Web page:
ENDEAVOR — Members of the Wisconsin Committee to Protect Pensions say cuts to promised pensions will do more than devastate individual retirees. The cuts will rock the U.S. economy.
Milwaukee chapter members Bob Amsden and Bernie Anderson addressed members of the Endeavor committee Saturday with a plea for action, as retirees face cuts of up to 70 percent of their pensions due to legislation that lets distressed funds cut benefits.
“This isn’t a Teamster issue,” Amsden said. “This is a multi-employer pension plan issue that’s going to affect upwardly of 10 million people if this goes through the way the government is pushing it.”
Losses of that magnitude would hit virtually every community, said Amsden, who personally faces a 55 percent cut to his $3,000-a-month pension.
“They will not have that extra dollar to spend in the churches for donations, the corner stores, the taverns, the bowling alleys, the car dealerships, the travel industry. It’s trickle-down economy.”
Central States, with billions of dollars in liabilities, is using the Multi-employer Pension Reform Act of 2014 in an attempt to slash pensions, affecting about 40,000 retirees in Wisconsin and 270,000 retirees nationwide. Overall, Central States covers more than 400,000 people and 60,000 in Wisconsin.
But Protect Pensions committees note that, due to the MPRA, up to 10 million people in multi-employer plans nationwide will “sooner or later be in trouble also.”
“The tax implications,” Amsden said, “will crush this country if all 10 million” lose big chunks of their pensions.
The Endeavor committee is one of about 50 Protect Pensions committees in the U.S., and one of five in Wisconsin. Endeavor’s committee meets on the second Saturday of each month and started meeting in November, led by Montello resident Bob Brockway.
Brockway, who retired in 1999, stands to lose $1,400 a month, a 50 percent cut.
“Anybody that knows about this: Tell five more people,” Brockway said. “Have those five people tell five more. The poor people that don’t know what’s going on yet will be standing in line at the bank saying, ‘Where is my check?’ They have no idea they’ll be cut 50, 60, 70 percent in their pensions.”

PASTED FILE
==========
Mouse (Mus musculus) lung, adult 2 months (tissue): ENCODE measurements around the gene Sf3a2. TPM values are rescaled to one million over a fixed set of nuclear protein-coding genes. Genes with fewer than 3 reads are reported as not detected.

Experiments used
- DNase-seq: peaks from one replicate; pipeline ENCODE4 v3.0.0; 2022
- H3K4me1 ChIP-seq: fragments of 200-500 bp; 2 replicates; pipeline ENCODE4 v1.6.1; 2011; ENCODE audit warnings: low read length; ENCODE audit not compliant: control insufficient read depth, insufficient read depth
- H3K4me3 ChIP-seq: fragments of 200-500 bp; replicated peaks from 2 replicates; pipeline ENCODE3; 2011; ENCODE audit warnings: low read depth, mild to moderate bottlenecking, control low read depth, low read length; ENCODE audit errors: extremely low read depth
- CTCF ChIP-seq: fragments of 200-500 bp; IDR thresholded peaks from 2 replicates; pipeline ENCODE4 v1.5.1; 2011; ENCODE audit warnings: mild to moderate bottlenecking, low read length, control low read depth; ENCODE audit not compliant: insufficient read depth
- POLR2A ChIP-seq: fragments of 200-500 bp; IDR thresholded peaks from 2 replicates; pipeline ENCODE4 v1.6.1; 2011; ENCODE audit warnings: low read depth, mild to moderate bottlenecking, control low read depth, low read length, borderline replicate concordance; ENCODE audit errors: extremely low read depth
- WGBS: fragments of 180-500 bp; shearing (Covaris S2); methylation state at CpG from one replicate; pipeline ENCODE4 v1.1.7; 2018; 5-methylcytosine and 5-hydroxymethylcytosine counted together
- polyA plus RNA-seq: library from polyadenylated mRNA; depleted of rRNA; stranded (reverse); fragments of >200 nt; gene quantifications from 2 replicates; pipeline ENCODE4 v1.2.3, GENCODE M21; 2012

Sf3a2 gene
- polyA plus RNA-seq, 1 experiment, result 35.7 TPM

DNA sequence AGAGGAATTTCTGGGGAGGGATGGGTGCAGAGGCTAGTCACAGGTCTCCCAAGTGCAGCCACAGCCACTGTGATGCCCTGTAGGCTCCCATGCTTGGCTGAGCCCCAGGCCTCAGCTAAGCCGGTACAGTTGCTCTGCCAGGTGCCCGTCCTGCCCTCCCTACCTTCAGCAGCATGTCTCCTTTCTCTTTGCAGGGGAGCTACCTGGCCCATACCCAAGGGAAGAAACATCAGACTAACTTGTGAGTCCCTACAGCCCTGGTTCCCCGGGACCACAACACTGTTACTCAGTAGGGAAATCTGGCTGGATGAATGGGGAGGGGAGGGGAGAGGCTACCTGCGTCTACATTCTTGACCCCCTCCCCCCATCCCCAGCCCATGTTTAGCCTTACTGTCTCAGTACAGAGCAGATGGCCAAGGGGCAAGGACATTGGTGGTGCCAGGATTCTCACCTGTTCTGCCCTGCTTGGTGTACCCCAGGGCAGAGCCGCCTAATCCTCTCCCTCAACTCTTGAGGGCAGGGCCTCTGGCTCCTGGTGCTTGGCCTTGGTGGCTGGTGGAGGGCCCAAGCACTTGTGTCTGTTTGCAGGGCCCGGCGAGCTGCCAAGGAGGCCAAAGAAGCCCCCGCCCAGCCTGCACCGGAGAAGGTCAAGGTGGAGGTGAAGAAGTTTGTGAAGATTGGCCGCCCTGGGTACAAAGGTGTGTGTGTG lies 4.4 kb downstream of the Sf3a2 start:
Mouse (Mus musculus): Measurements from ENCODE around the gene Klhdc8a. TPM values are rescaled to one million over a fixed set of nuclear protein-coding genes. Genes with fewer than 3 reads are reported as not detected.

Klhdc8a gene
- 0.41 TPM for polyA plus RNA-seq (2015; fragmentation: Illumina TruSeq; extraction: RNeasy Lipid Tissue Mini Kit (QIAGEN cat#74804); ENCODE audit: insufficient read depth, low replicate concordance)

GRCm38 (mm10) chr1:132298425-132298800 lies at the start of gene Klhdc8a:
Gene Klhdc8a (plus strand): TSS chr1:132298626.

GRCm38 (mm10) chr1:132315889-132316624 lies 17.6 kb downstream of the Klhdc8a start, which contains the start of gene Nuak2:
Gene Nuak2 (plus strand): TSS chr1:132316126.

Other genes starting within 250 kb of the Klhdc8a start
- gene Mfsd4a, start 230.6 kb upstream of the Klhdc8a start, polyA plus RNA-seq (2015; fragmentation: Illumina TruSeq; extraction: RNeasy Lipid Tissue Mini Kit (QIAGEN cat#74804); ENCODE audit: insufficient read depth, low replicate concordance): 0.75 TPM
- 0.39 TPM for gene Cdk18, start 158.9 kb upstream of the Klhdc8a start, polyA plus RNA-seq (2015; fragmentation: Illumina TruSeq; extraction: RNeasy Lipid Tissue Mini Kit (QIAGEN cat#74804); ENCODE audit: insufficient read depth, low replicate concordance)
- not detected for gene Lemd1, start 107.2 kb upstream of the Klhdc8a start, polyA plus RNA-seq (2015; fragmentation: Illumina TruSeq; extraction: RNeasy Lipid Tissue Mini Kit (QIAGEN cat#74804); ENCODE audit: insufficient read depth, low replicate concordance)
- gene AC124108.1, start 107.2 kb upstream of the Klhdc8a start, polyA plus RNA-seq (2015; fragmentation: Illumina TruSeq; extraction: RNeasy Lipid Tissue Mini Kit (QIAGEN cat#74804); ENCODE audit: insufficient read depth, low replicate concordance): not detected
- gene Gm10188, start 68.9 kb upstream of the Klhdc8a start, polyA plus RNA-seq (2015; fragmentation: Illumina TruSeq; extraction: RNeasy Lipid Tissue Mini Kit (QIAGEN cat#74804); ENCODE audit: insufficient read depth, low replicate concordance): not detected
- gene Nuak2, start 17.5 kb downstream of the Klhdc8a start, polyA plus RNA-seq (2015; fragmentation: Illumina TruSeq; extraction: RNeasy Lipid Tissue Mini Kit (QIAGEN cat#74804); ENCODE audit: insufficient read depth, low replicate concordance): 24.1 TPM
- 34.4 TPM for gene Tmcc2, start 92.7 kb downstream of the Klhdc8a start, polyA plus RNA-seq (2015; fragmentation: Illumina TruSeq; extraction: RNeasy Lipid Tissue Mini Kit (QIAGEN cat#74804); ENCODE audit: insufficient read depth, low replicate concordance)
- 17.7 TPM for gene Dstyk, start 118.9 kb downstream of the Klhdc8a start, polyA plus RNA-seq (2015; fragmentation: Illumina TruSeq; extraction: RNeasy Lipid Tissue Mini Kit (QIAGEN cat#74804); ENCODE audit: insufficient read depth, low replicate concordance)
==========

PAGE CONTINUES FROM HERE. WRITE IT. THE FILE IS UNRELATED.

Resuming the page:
Brockway reported his committee Saturday collected about 300 letters from local members, which will be hand-delivered to lawmakers such as Sen. Ron Johnson and Rep. Glenn Grothman, both R-Wisconsin.
“This is a voting year, and I’ll say this: We will vote them out,” Brockway said. “We will not keep them in office if they don’t get on our side. Congress did us wrong.”
Positive developments since Endeavor’s last meeting Dec. 13 included support from Teamsters Unions Local 695, based in Madison, a group that was at first hesitant to get behind the Protect Pensions movement. Protect Pensions members met with 695 leader Wayne Schultz and “he’s totally on board now,” Anderson said.
“His help will be tremendous.”
Whether Central States will be allowed to cut pensions will be determined by Washington attorney Kenneth Feinberg, who was appointed by the U.S. Treasury Department to review the fund’s rescue plan.
Amsden said Feinberg is expected to make a decision in May. “He’s taking this very seriously. He has to abide by the letter of the law.”
Protect Pensions committees are behind a bill from U.S. Sen. Bernie Sanders that would protect retirees from pension cuts, protection that Amsden said should not be confused with a “taxpayer bailout.”
“We are taxpayers,” Amsden said. “This is money we put in on our behalf and benefit for our guaranteed retirement, which was stolen in Dec. 2014 by the government of our country, taking away ERISA (Employee Retirement Income Security Act of 1974), which guaranteed our pensions.”
Protect Pensions organizer Dale Dobbs in December said MPRA was hidden, “in midnight fashion,” in Congress’ omnibus spending bill in 2014.
Filing for protection
Other funds, Amsden said, have also filed for protection using MPRA, including in the past week an Iron Workers union in Cleveland. Committees expect many more to follow Central States’ lead if something isn’t done to stop it.
Amsden asked how many in the Endeavor group were veterans, and more than a dozen raised their hands in the crowd of about 60.
“What kind of country is this that they can do this to the people who built this country?” Amsden said.
“People don’t understand how big this is. It’s not just a rumor anymore. It’s just a fact.”